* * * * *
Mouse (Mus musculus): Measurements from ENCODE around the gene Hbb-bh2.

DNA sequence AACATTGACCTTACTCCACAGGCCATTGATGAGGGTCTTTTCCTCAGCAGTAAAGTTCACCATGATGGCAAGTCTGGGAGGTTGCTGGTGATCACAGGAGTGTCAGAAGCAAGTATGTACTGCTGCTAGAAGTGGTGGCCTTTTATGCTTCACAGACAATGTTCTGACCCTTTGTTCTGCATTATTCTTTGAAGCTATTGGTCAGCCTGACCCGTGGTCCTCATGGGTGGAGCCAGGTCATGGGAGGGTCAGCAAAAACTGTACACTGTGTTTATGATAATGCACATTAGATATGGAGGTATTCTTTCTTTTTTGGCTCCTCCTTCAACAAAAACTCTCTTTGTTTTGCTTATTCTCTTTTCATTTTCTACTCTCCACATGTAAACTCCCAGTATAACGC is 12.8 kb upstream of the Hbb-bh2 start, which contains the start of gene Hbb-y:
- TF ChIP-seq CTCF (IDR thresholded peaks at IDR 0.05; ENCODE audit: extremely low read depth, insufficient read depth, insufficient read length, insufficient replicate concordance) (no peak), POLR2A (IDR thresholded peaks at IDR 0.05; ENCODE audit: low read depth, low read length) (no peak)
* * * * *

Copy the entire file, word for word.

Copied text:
Mouse (Mus musculus): Measurements from ENCODE around the gene Hbb-bh2.

DNA sequence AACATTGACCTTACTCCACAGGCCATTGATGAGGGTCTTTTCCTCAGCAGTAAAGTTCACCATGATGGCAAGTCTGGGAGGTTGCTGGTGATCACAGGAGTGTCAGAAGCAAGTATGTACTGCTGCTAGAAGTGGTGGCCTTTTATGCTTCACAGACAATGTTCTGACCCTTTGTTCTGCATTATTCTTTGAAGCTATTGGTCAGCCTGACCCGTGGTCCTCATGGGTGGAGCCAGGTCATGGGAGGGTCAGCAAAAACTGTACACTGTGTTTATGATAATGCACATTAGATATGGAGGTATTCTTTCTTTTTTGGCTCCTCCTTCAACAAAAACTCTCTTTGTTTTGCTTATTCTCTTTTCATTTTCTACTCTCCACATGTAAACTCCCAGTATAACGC is 12.8 kb upstream of the Hbb-bh2 start, which contains the start of gene Hbb-y:
- TF ChIP-seq CTCF (IDR thresholded peaks at IDR 0.05; ENCODE audit: extremely low read depth, insufficient read depth, insufficient read length, insufficient replicate concordance) (no peak), POLR2A (IDR thresholded peaks at IDR 0.05; ENCODE audit: low read depth, low read length) (no peak)